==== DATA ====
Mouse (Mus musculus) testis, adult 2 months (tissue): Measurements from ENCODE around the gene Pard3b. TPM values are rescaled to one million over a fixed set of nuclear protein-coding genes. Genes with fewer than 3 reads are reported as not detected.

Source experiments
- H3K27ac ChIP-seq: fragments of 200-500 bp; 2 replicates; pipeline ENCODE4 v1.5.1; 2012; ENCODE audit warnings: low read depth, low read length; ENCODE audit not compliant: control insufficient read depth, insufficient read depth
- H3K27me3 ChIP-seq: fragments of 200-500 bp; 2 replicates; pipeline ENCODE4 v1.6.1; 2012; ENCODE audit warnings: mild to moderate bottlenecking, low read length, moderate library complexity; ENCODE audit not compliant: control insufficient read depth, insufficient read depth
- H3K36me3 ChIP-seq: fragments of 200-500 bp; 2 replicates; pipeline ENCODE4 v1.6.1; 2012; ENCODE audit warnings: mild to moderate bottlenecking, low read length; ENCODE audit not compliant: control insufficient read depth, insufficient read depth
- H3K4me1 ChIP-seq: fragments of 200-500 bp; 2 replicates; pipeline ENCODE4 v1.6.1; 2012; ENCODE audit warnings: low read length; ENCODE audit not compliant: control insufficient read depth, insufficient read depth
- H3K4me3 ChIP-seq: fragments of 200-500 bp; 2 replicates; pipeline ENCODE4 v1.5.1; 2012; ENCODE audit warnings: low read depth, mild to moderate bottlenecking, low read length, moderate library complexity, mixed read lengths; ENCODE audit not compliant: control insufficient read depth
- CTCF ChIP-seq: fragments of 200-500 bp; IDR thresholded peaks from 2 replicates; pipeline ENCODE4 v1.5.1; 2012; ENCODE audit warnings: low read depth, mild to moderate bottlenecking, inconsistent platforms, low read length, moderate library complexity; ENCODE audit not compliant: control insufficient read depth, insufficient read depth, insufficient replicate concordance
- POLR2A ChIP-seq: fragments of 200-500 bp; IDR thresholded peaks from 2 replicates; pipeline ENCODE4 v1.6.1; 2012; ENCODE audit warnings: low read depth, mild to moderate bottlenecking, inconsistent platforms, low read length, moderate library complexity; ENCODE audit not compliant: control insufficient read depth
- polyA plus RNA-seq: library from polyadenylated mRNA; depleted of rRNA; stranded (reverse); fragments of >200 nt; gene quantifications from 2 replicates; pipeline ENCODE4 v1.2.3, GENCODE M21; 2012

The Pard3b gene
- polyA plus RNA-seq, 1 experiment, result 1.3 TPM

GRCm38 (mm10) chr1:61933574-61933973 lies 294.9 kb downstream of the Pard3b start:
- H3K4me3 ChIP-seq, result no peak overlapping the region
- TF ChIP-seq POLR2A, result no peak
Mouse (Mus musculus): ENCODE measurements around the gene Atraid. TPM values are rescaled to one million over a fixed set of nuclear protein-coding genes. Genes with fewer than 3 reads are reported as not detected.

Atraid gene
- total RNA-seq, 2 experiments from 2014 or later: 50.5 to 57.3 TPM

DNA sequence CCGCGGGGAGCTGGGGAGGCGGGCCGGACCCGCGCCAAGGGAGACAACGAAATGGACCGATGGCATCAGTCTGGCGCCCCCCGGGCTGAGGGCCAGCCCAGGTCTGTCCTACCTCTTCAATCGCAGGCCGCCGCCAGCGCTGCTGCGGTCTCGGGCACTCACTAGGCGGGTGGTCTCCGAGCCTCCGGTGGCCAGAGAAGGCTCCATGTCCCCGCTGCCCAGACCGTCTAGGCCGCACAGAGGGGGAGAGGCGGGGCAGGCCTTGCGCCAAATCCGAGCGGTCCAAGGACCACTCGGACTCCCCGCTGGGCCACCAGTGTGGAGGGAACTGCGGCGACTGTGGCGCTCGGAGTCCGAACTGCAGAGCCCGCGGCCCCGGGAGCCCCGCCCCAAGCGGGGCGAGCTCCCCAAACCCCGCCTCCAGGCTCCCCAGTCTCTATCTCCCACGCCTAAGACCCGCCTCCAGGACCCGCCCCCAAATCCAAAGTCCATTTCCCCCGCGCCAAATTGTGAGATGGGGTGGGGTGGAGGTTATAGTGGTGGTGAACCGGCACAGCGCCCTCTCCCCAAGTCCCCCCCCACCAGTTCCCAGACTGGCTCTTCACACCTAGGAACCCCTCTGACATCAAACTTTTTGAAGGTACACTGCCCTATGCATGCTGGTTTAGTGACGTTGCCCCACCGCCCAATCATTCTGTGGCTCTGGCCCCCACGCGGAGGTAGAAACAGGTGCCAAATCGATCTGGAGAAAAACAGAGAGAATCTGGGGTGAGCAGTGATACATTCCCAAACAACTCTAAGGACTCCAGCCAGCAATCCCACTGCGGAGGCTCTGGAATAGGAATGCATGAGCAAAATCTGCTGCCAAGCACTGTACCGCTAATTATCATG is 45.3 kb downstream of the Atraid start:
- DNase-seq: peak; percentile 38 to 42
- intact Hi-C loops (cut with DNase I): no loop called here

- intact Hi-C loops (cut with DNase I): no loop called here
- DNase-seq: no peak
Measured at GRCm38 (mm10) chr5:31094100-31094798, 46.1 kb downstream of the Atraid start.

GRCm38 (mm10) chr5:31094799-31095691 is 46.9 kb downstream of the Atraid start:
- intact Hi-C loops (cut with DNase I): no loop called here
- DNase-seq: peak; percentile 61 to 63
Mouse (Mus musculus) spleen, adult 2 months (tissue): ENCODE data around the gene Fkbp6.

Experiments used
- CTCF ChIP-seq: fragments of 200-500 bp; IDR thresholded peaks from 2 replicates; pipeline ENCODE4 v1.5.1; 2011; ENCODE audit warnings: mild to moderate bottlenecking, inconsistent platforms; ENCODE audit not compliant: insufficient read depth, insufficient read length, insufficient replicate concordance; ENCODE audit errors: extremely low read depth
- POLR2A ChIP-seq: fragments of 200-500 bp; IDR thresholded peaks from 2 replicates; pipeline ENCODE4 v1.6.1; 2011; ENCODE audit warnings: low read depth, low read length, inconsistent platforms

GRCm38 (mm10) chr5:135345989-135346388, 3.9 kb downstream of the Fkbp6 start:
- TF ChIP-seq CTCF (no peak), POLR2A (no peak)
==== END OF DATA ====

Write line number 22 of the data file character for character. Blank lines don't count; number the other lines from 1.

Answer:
- intact Hi-C loops (cut with DNase I): no loop called here